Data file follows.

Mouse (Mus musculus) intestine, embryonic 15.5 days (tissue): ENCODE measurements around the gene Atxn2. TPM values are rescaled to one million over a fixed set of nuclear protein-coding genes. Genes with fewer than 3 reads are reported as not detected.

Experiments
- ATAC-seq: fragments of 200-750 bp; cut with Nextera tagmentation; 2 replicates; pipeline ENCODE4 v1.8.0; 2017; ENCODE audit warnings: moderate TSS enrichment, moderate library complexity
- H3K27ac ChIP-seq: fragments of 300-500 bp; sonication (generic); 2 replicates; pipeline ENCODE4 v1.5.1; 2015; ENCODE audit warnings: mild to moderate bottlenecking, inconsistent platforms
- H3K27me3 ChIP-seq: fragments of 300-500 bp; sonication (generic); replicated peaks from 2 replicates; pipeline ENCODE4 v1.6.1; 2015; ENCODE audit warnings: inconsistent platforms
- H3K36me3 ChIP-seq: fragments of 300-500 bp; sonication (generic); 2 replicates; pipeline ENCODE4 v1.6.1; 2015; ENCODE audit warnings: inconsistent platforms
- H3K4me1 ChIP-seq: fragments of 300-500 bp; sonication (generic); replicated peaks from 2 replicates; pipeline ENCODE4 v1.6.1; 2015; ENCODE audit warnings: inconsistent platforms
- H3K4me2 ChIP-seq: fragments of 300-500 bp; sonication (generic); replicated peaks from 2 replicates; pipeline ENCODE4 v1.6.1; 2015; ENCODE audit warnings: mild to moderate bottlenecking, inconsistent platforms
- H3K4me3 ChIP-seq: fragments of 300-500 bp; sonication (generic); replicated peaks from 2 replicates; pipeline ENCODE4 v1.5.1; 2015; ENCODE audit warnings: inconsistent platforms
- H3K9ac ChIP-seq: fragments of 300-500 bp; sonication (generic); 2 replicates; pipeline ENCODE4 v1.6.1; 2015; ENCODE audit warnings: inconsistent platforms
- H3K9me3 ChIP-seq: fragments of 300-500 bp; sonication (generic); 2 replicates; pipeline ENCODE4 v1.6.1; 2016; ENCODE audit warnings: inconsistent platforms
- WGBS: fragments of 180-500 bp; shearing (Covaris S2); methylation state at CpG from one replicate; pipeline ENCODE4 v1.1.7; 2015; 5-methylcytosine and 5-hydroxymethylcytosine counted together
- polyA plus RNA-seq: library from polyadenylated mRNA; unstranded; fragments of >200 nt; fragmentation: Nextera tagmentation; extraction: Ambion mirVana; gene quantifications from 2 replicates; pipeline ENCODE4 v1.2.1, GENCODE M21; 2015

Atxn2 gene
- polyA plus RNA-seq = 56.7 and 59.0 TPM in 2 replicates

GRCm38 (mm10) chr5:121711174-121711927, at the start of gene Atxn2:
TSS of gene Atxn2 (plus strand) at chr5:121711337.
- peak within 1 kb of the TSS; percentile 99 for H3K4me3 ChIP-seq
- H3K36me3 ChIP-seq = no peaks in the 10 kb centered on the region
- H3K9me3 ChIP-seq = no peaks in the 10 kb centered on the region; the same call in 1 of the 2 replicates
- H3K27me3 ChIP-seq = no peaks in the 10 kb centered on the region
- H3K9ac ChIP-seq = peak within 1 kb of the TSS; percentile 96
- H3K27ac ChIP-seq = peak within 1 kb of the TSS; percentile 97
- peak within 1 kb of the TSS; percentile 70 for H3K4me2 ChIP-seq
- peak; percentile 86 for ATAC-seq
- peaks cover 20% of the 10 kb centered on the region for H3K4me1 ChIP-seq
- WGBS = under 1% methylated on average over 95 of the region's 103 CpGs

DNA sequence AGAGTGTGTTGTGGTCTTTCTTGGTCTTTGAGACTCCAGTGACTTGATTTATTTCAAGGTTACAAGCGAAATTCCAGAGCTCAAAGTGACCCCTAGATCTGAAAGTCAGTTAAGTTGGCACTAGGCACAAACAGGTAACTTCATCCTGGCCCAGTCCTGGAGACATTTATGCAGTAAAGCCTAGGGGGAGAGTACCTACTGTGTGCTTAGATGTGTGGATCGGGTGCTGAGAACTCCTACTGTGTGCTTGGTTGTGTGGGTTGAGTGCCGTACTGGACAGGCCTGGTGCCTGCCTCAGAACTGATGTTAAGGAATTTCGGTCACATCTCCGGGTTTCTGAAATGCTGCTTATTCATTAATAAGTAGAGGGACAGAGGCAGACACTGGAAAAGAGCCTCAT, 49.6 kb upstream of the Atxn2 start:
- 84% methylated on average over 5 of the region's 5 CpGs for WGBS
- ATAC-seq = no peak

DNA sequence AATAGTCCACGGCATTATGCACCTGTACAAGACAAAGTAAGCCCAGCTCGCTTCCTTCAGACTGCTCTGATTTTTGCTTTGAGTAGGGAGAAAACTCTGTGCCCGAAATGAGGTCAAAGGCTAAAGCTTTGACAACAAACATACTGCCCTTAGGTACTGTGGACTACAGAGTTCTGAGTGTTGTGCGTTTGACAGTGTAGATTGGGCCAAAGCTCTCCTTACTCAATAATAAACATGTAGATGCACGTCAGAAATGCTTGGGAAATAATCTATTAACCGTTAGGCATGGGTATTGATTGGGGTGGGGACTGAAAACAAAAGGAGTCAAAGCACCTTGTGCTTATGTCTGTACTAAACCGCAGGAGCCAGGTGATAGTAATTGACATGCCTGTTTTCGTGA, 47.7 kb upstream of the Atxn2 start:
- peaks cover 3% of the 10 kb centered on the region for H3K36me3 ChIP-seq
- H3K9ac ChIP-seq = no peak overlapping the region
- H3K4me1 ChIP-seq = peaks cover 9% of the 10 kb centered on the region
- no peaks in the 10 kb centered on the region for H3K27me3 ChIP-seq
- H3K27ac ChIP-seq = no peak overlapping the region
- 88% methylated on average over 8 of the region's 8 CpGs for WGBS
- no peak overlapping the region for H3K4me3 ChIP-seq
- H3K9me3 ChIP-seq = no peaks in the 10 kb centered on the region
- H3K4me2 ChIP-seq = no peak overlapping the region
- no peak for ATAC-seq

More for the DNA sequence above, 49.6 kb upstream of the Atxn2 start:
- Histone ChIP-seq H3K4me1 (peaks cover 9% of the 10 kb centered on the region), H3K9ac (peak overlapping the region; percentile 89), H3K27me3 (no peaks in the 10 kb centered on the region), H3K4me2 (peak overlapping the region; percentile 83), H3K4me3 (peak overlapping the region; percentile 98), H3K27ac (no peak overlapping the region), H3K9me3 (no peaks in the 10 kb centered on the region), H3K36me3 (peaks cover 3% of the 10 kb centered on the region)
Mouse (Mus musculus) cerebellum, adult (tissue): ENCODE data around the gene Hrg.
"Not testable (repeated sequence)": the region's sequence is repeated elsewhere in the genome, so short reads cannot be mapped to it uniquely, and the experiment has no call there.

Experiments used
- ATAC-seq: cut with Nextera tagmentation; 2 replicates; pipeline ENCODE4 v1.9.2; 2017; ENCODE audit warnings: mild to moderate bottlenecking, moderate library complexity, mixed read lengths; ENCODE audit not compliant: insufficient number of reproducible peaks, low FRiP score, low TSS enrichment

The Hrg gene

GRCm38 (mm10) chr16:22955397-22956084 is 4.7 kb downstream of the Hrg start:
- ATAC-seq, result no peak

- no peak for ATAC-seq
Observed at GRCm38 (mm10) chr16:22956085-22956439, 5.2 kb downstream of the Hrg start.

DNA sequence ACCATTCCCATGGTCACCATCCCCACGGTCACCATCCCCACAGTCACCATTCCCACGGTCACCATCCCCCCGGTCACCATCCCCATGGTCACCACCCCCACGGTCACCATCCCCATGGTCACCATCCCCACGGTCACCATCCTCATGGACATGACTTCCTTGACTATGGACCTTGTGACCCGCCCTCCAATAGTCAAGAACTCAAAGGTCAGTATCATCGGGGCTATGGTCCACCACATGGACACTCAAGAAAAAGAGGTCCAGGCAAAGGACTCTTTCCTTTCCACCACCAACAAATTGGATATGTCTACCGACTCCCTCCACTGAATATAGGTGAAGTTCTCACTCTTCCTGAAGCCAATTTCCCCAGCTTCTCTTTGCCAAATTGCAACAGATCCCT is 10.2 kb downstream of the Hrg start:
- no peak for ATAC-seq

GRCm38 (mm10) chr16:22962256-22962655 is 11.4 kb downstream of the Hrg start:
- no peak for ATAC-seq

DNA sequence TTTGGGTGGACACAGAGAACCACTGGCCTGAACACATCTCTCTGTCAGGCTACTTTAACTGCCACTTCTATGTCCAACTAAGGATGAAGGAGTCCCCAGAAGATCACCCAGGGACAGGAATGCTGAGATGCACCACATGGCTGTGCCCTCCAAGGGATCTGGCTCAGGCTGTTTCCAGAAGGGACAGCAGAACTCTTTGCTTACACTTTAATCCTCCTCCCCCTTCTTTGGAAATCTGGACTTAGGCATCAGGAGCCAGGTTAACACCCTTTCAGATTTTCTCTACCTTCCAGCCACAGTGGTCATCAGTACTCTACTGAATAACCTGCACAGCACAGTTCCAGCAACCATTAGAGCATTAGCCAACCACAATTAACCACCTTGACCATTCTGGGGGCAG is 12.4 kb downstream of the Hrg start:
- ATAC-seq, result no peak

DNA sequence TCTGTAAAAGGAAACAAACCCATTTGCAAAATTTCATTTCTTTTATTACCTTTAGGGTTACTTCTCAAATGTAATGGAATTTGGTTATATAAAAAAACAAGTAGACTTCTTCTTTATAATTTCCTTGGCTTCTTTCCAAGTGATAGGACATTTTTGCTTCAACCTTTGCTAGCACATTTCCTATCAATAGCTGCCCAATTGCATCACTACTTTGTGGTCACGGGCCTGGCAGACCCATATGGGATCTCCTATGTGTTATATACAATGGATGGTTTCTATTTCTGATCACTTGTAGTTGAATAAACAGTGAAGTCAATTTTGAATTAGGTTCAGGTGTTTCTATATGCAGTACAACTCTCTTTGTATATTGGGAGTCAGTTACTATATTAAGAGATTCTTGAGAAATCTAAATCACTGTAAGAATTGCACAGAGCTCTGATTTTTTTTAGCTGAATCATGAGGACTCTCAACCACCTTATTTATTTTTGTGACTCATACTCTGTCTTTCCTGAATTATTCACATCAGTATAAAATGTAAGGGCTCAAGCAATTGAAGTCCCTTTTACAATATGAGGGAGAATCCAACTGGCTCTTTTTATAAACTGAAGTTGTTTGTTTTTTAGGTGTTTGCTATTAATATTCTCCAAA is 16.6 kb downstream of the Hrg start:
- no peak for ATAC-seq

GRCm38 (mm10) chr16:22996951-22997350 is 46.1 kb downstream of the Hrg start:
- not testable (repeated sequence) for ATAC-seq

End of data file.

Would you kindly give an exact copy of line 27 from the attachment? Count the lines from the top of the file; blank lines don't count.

- WGBS = under 1% methylated on average over 95 of the region's 103 CpGs